Rhys Hadden reviews the recent case: R (on the application of C) v Secretary of State for Justice [2016] UKSC 2 – Feb 2016


Publicity is the very soul of justice. It is the keenest spur to exertion, and the surest of all guards against improbity. It keeps the judge himself, while trying, under trial. In the darkness of secrecy, sinister interest and evil in every shape, have full swing. Only in proportion as publicity has place can any of the checks, applicable to judicial injustice, operate. Where there is no publicity there is no justice.” Jeremy Bentham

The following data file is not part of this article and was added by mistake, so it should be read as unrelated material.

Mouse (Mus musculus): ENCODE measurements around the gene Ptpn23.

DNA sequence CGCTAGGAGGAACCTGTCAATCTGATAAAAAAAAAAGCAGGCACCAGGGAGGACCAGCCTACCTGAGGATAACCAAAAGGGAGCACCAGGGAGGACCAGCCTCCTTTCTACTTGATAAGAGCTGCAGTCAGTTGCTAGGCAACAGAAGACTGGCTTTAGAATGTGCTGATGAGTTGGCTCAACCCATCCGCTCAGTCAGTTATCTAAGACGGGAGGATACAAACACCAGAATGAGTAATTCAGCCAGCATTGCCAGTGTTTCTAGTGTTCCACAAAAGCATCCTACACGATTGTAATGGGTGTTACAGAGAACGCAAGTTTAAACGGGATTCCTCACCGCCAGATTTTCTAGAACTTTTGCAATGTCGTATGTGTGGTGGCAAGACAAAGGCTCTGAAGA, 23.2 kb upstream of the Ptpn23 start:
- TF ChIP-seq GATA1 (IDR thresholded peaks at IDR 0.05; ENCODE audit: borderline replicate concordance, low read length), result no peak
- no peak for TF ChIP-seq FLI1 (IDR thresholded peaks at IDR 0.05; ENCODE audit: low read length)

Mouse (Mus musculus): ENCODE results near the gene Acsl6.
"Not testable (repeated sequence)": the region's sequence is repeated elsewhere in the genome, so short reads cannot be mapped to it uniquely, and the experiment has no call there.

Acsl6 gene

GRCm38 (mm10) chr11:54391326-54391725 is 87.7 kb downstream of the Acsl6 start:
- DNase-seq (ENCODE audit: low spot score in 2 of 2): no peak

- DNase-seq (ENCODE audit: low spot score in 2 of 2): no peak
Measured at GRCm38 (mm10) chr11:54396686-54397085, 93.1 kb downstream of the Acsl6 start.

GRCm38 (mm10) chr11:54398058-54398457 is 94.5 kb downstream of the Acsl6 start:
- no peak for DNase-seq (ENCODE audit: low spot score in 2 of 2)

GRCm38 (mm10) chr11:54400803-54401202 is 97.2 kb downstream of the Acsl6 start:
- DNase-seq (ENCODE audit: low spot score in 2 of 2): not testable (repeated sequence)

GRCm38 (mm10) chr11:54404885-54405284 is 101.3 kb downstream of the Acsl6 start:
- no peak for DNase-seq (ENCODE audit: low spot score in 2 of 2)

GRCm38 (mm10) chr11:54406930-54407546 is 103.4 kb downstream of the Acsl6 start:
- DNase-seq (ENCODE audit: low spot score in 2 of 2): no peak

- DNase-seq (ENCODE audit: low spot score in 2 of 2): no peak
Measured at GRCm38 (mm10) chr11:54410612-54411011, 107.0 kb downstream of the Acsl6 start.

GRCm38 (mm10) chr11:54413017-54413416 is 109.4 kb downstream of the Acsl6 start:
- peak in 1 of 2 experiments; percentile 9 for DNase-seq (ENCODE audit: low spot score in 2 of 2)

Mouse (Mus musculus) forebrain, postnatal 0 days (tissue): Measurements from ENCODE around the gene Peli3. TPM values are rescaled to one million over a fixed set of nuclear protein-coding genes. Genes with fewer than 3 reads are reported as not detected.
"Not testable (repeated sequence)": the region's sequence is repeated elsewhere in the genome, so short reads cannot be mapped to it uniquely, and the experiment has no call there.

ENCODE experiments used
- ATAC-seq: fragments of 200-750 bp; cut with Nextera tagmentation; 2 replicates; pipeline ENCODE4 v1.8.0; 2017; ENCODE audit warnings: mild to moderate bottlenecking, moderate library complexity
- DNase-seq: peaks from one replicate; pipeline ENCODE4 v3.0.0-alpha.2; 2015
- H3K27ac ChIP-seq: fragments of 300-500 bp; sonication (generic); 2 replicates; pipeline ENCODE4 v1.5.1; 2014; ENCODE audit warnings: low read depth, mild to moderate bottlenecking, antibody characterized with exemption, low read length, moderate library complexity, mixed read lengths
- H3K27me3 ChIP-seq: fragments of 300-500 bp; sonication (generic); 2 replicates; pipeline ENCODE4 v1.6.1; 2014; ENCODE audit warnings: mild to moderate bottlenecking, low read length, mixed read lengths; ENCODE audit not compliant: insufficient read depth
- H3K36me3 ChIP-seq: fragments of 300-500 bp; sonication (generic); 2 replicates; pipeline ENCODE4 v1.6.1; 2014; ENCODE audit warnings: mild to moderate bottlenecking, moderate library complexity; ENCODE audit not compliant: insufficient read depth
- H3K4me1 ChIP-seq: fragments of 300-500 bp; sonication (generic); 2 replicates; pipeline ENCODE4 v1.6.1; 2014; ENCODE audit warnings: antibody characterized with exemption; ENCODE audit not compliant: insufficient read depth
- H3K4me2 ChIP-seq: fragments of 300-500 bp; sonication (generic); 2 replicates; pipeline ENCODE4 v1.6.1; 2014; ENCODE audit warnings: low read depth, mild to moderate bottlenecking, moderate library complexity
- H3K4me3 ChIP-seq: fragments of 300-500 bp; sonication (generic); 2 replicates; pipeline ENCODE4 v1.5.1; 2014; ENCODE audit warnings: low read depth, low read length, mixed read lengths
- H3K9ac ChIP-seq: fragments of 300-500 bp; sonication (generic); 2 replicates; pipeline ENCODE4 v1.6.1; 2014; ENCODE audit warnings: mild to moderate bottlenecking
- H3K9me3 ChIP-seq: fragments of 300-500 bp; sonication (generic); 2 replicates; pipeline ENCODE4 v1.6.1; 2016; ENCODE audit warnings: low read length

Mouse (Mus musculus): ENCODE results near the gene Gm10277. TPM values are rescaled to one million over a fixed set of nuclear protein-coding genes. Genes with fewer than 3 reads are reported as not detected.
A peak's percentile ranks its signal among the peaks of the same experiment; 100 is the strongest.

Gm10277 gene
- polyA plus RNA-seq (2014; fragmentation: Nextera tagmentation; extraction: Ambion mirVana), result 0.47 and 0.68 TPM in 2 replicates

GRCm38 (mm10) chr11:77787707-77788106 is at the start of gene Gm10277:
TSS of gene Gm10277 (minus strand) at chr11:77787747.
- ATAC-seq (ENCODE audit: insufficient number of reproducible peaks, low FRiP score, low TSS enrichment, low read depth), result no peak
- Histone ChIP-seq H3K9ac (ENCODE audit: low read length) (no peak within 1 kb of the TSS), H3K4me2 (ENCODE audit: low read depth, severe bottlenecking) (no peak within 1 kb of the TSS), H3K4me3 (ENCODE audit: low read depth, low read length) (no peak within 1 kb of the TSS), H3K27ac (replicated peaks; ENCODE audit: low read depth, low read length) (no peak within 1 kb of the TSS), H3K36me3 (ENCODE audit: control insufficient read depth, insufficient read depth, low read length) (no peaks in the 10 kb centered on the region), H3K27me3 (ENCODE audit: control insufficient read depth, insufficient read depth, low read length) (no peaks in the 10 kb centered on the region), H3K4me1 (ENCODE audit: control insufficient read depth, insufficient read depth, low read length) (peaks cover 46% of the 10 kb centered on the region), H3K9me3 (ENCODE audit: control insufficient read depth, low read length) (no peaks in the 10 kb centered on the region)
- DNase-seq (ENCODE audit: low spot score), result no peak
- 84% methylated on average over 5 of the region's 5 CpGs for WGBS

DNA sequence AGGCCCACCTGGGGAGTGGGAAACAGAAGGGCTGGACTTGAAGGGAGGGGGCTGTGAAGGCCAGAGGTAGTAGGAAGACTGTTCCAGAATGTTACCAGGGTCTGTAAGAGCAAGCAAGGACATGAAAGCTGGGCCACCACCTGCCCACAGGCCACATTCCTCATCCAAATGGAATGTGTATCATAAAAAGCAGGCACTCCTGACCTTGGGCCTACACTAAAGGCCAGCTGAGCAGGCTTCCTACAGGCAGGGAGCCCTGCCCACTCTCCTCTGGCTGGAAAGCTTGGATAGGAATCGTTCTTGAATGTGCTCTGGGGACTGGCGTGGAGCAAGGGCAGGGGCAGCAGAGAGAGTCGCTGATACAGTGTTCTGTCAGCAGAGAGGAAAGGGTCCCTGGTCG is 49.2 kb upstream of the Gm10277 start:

In keeping with the sentiment eloquently expressed by Jeremy Bentham, the principle of open justice exists to reassure the public and the parties that the courts are doing justice according to the law. So, in what circumstances is it right to keep the names of parties to civil proceedings a secret?

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